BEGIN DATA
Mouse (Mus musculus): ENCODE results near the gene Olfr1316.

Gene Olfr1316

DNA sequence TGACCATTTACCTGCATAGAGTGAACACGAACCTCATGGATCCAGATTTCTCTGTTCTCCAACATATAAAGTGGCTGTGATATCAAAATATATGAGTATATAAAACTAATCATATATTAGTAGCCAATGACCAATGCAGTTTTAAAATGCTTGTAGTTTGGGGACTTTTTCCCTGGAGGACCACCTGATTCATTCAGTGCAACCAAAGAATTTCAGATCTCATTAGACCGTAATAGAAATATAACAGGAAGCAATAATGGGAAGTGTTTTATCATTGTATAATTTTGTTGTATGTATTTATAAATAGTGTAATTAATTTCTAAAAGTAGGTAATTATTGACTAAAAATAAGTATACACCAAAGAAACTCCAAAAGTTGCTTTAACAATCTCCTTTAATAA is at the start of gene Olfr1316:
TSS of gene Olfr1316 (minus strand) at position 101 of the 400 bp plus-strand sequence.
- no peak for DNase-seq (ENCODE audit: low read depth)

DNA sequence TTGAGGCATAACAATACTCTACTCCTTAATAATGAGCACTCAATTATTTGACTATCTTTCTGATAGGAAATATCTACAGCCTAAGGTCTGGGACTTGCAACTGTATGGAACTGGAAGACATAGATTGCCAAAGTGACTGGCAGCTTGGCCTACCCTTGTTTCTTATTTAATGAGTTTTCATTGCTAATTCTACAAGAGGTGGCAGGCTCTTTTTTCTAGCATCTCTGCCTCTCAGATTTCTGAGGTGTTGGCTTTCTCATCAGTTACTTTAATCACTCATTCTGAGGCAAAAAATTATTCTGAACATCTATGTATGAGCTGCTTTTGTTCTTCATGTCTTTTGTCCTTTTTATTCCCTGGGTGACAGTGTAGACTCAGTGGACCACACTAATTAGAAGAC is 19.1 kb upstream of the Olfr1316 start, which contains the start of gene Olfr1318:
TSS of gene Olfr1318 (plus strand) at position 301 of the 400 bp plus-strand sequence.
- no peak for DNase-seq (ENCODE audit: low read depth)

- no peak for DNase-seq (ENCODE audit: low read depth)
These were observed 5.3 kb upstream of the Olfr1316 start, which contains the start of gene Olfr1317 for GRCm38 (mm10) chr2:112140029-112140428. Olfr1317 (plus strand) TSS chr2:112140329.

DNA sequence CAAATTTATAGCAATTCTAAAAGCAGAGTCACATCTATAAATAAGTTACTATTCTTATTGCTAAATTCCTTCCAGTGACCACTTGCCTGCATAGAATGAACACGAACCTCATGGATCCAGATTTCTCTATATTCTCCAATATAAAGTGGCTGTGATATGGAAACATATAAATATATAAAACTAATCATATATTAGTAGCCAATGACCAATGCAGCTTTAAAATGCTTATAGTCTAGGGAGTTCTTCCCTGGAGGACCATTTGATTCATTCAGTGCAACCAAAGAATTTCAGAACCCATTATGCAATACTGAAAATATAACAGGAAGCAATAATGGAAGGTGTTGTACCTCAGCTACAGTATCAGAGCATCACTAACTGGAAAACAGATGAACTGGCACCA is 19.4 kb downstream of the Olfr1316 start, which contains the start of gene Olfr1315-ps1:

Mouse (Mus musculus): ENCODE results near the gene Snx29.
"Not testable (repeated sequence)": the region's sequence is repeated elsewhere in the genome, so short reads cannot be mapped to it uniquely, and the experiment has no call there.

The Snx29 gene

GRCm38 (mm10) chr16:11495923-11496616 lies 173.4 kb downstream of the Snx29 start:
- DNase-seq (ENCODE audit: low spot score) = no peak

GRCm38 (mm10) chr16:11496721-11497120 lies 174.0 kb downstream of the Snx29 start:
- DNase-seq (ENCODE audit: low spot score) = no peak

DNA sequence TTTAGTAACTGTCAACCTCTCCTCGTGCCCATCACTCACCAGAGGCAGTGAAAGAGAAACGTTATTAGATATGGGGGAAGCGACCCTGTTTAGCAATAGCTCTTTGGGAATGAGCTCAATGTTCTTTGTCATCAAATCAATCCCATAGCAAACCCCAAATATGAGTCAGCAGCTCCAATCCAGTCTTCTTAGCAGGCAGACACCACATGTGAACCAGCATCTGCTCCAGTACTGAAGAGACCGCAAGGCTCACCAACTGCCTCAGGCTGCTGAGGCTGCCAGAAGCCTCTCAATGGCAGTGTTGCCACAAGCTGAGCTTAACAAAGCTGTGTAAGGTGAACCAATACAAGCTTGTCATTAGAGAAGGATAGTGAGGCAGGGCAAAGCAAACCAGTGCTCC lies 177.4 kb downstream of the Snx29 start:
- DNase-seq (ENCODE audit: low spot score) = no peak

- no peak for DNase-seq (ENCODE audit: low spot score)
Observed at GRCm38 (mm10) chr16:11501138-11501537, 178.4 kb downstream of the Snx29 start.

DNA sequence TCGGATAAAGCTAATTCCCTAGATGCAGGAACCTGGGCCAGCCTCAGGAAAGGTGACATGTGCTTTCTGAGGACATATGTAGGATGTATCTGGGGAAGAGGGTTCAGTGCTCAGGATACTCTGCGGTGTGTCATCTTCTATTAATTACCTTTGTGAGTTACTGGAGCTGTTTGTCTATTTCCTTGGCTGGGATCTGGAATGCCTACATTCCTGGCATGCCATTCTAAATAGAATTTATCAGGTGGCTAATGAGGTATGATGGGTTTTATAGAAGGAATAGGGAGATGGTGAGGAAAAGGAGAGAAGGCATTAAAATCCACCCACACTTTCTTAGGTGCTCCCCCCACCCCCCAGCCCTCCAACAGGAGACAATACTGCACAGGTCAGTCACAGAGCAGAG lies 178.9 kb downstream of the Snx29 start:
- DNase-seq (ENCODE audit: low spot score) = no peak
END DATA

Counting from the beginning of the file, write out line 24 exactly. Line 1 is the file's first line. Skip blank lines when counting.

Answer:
- DNase-seq (ENCODE audit: low spot score) = no peak